Neon Tetras; Do They Sleep?
Posted 04 December 2006 - 03:29 PM
Are my neons sleeping? Do any fish sleep?
If not, tell me whats wrong as I'm concerned for my little Mike's!
Posted 04 December 2006 - 04:52 PM
Edited by nmonks, 04 December 2006 - 04:52 PM.
Posted 04 December 2006 - 06:52 PM
Then at other times, especially around feeding times, they're back to normal colours and acting all active and alert.
Posted 09 December 2006 - 03:20 AM
When I used to keep goldfish they would sleep right side up, resting their stomachs right on top of the substrate with all fins laying down and barely breathing. A couple of them always had favorite sleeping spots and every night had to sleep in them. Come time to turn the lights on they would have to "wake up" and get oriented again. A couple of them would even take a few minutes to even realize the lights were on. Sometimes they would be neurotic about it and spazz out and go crazy around the tank....being stardled and not knowing where they're at after waking up I guess. Probably like waking up a sleepwalker in the middle of his journey.
You probably didn't need to hear all of that but I felt like saying it anyway. haha
So many think fish are the stupidest most cold blooded beings on the planet....and that's far from the truth. They are very intelligent and do things just like any other intelligent animal.
Have fun with the beautiful neons....I'm about to get a few for the 10 gallon.
Edited by Iron Man, 09 December 2006 - 03:23 AM.
Posted 09 December 2006 - 07:03 AM
Posted 09 December 2006 - 04:35 PM
Posted 09 December 2006 - 05:58 PM
Posted 09 December 2006 - 06:46 PM
Night time colour changes are common in many species. I posted an explanation of the phenomenon in this thread a couple of years ago.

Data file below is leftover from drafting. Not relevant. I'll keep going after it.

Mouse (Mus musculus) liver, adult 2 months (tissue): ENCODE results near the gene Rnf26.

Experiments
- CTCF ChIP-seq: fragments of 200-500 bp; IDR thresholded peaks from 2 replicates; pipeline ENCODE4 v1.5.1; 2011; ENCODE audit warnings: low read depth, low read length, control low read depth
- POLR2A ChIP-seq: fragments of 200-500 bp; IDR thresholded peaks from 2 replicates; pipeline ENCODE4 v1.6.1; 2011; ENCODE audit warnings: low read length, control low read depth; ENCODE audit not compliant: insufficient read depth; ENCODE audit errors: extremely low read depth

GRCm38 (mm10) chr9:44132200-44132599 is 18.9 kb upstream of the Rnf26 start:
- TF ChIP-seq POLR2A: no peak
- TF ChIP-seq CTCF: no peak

Posted 09 December 2006 - 07:55 PM
the funniest fish i have seen asleep is my whip tail i was watching it one night and it was on the glas and the next thing i see is it just fall of and hit da bottom upside down i thought it died lol.
Posted 09 December 2006 - 11:05 PM
I don't see it as so. Certain pigments are "easy" to make, others less so. We see those pigments as green, blue, red or whatever, the target sees it as light brown, dark brown or black. Producing a simple black/white monochrome is probably inefficient. What they do is good enough to get the job done. At the end of the day, it is how our brain interprets the firing of the cone cells that determines what colour we "see".
It is quite a conundrum.
On a broader note, I disagree that there is insufficient evidence for colour perception. I would point to research that suggests females of species "x" prefer males with "red" dorsal fins. This is generalisation, but there are many such studies.
One could argue that they are seeing a different shade of brown, but I would argue that "don't we all"? The colour we perceive in our sensorium is unique to the individual. 10 people presented with the same set of colour charts will variously see them as matching or clashing in their sensorium, whilst all are equiped with the same physical perception apparatus.
Cephalopods have colour distinguishing cells in their retina. I would have thought that it would be easy to train these intelligent animals to differentiate between a red jar and a green jar for example in feeding tests. Are you saying that this has not been done?
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